Last week, a mystery bidder snatched the domain of copyright troll Righthaven at auction for just $3,300. Just now, the domain name system updated to reveal his identity: one Stefan Thalberg of Zug, Switzerland, just south of Zurich.
And at the domain itself, a mysterious "No Jellyfish" logo with the title "Take Back The Right(Haven)" and the text "Coming Soon."
In the page source, a tantalizing clue:
<!--Oh... you want a hint do you? Very well: "Does your current provider possess a spine?"-->
Thalberg's email address suggests an association with OrtCloud, a Swiss internet service provider that says it focuses on "bespoke" solutions for financial and scientific companies. Intriguingly, its homepage advertises the "privacy-friendly, regulatory-havens of Iceland and the Swiss cantons of Zürich and Zug" beneath a photograph of the Swiss National Bank.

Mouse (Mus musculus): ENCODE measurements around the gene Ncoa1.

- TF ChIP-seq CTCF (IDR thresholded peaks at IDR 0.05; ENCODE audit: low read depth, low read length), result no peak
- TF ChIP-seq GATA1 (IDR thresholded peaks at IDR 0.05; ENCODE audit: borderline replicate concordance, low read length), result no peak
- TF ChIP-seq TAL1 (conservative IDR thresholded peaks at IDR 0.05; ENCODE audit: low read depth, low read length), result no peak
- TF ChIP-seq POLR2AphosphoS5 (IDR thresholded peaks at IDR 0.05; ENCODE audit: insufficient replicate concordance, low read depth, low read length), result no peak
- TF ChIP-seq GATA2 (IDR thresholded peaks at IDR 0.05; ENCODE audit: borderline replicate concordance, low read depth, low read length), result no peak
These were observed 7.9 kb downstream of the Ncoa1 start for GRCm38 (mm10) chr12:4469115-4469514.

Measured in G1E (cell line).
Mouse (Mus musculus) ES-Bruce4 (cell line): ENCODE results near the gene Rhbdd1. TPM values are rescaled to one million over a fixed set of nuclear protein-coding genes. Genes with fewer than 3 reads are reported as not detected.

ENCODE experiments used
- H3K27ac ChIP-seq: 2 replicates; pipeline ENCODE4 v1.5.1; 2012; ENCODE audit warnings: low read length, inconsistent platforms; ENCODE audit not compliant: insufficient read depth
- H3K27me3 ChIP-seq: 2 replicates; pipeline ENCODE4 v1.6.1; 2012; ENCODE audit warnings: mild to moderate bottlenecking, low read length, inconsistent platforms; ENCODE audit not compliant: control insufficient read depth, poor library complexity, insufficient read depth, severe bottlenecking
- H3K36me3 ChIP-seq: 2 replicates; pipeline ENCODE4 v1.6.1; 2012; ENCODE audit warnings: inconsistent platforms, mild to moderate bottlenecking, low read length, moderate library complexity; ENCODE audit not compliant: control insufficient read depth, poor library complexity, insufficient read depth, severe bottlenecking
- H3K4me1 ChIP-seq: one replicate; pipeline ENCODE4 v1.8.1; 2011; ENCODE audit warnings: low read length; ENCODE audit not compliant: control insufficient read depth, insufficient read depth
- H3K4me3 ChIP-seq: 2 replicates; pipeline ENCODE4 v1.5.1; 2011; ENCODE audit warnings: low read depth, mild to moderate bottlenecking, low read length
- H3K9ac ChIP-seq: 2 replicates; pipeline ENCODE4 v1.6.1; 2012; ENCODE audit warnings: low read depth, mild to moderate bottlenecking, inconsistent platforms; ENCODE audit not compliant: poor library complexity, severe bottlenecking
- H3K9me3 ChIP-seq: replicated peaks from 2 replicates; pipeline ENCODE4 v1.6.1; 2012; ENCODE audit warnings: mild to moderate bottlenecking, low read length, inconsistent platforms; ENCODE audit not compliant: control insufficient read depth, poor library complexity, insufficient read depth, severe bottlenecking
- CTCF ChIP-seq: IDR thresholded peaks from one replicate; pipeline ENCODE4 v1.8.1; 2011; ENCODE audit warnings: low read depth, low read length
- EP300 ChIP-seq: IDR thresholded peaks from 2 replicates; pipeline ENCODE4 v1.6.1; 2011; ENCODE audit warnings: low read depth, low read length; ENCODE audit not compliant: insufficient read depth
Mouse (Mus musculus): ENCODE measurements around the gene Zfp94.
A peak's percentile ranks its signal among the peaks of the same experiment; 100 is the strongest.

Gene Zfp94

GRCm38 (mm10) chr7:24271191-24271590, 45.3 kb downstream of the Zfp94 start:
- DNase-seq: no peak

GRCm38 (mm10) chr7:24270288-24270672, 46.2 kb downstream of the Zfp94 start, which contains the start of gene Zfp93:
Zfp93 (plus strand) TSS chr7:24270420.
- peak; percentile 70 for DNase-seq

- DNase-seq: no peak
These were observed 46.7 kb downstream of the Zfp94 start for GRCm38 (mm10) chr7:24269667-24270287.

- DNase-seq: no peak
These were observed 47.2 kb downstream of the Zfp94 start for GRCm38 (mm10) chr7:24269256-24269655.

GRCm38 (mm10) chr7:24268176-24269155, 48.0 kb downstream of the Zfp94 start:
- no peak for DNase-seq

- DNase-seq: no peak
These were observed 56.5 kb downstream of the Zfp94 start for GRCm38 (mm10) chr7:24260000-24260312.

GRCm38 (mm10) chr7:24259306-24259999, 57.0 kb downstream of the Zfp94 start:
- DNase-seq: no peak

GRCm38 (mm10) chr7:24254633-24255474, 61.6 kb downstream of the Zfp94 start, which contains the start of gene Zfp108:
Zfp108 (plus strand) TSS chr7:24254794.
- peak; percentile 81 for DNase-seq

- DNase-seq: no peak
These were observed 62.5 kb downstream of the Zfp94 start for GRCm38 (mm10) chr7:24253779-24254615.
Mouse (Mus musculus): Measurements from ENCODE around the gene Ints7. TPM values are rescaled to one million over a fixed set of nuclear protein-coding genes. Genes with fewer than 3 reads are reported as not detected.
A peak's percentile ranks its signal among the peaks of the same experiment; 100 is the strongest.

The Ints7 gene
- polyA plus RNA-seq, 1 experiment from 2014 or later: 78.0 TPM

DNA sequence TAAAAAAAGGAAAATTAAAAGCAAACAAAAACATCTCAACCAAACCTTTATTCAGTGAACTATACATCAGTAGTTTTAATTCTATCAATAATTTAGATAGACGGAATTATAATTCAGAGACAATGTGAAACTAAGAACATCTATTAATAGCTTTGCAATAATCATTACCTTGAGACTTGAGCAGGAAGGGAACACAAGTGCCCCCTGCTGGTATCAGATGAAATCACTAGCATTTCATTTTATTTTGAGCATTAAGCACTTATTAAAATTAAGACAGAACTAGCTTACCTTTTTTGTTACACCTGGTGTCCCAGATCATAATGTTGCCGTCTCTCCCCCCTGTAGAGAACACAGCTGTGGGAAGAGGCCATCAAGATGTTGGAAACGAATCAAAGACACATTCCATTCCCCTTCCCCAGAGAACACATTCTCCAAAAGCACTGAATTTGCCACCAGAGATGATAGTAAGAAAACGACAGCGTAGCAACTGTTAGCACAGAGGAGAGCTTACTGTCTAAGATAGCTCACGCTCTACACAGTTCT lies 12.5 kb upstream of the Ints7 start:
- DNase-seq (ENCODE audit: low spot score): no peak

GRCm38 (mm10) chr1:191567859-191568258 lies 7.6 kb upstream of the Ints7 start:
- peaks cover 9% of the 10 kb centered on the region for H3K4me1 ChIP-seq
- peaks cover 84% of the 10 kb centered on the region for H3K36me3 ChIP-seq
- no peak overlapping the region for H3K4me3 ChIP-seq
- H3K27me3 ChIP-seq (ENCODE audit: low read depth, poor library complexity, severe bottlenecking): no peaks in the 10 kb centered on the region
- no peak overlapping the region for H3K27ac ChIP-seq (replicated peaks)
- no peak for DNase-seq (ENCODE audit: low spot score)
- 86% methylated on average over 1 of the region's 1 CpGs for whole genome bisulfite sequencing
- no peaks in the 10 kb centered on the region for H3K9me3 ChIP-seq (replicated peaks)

A cursory search of associated IP addresses reveals firms in the business services and finance sector. I've asked for comment. (Update: I've received a short reply saying that there will be "updates soon")
Righthaven launched an ill-fated copyright enforcement business three years ago, but was repeatedly punished by courts unimpressed with its claim to have "licensed" the right to sue from copyright holders—and which were often unimpressed with the credibility of the underlying claims. After running out of money, Righthaven lost its domain name to creditors, which promptly auctioned it off.
One of Righthaven's most notorious shakedown strategies was to demand victims hand over their own domain names in order to head off or settle lawsuits. Its legal team is now facing an investigation by the Nevada State Bar, after one judge found evidence that the company made "intentional misrepresentations" in court.
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The Cobham catalog, exposed by The Intercept, features countless pages of surveillance gadgets sold to U.S. police to spy on American citizens: tiny black boxes with a big interest in you. In the creepily bland feature lists and nerdy product names is a whisper of a dark future; perhaps darker than anyone can imagine.
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